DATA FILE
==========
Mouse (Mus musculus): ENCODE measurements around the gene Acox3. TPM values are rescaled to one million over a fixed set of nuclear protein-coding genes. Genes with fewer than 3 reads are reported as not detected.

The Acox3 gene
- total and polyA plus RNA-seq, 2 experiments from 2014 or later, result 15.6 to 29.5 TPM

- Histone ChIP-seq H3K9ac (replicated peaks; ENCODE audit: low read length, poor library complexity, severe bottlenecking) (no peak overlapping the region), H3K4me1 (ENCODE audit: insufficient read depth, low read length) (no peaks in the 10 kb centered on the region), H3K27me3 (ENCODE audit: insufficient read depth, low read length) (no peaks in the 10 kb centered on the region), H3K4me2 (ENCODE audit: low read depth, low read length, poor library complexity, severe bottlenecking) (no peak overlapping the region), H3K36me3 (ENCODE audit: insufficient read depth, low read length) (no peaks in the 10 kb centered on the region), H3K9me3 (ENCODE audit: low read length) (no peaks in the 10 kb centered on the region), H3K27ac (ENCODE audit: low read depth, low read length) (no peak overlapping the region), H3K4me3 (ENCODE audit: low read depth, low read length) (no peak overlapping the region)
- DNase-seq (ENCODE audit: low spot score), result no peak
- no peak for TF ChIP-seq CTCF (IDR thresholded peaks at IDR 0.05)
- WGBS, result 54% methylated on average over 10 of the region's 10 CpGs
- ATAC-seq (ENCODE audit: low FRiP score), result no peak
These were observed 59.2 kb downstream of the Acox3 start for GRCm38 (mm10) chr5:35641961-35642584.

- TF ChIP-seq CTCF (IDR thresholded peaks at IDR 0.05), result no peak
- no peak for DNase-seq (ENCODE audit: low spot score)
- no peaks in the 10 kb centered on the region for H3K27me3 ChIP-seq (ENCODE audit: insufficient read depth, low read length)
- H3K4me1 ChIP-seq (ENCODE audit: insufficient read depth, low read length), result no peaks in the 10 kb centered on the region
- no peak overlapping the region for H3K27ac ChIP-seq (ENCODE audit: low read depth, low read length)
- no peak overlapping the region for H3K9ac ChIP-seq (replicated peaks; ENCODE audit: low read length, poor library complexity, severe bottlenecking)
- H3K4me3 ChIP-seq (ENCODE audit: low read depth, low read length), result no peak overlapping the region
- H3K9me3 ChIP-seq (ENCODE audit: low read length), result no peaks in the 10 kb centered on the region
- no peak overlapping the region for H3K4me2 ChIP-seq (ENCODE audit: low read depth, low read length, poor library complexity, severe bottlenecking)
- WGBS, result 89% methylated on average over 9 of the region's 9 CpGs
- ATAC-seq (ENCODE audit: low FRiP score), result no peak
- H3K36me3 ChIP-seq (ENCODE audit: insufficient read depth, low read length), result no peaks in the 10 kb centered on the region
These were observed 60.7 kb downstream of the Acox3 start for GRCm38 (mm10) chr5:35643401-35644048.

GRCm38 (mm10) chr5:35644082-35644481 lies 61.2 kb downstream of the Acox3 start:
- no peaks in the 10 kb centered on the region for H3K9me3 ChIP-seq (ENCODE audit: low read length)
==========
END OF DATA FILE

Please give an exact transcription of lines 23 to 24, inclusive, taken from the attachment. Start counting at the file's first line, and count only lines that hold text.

GRCm38 (mm10) chr5:35644082-35644481 lies 61.2 kb downstream of the Acox3 start:
- no peaks in the 10 kb centered on the region for H3K9me3 ChIP-seq (ENCODE audit: low read length)